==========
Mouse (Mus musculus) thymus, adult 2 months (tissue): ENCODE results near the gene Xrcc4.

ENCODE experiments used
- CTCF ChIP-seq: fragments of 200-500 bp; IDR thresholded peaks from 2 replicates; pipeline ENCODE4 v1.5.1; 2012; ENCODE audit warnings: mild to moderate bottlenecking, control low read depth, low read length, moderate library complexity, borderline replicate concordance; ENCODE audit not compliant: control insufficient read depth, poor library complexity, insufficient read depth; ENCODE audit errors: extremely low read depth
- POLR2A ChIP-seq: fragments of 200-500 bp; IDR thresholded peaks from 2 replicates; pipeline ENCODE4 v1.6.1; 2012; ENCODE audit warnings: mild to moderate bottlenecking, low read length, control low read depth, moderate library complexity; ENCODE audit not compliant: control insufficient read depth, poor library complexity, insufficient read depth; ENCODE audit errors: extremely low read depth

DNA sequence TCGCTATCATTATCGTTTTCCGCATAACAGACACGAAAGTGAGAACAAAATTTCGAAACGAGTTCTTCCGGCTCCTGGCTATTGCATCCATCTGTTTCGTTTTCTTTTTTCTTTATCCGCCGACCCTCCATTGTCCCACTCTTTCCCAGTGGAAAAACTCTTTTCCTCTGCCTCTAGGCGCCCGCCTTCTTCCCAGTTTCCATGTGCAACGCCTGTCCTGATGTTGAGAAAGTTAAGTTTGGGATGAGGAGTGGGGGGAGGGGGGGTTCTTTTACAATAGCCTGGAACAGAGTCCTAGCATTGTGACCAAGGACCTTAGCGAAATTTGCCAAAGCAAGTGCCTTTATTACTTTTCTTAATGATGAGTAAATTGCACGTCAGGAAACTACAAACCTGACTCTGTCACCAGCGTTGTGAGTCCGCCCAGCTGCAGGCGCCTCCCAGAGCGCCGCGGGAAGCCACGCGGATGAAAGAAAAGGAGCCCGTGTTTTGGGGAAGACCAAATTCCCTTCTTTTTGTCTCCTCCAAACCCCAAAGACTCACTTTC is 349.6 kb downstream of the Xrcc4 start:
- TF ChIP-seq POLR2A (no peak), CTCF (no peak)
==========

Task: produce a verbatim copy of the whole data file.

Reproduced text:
Mouse (Mus musculus) thymus, adult 2 months (tissue): ENCODE results near the gene Xrcc4.

ENCODE experiments used
- CTCF ChIP-seq: fragments of 200-500 bp; IDR thresholded peaks from 2 replicates; pipeline ENCODE4 v1.5.1; 2012; ENCODE audit warnings: mild to moderate bottlenecking, control low read depth, low read length, moderate library complexity, borderline replicate concordance; ENCODE audit not compliant: control insufficient read depth, poor library complexity, insufficient read depth; ENCODE audit errors: extremely low read depth
- POLR2A ChIP-seq: fragments of 200-500 bp; IDR thresholded peaks from 2 replicates; pipeline ENCODE4 v1.6.1; 2012; ENCODE audit warnings: mild to moderate bottlenecking, low read length, control low read depth, moderate library complexity; ENCODE audit not compliant: control insufficient read depth, poor library complexity, insufficient read depth; ENCODE audit errors: extremely low read depth

DNA sequence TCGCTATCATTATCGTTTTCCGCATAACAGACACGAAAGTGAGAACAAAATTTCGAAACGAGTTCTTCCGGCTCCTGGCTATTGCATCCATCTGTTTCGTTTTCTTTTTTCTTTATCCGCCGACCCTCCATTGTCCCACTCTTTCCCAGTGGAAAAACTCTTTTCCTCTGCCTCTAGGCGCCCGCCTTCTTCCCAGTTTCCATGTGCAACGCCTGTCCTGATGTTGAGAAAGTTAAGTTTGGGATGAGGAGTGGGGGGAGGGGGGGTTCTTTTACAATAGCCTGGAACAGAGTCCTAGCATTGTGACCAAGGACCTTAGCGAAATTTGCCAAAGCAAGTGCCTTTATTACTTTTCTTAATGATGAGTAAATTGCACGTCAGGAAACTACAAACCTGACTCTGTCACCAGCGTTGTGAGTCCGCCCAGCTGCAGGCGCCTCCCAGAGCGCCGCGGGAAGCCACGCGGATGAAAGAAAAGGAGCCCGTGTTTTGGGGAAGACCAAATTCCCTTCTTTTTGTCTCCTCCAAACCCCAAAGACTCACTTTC is 349.6 kb downstream of the Xrcc4 start:
- TF ChIP-seq POLR2A (no peak), CTCF (no peak)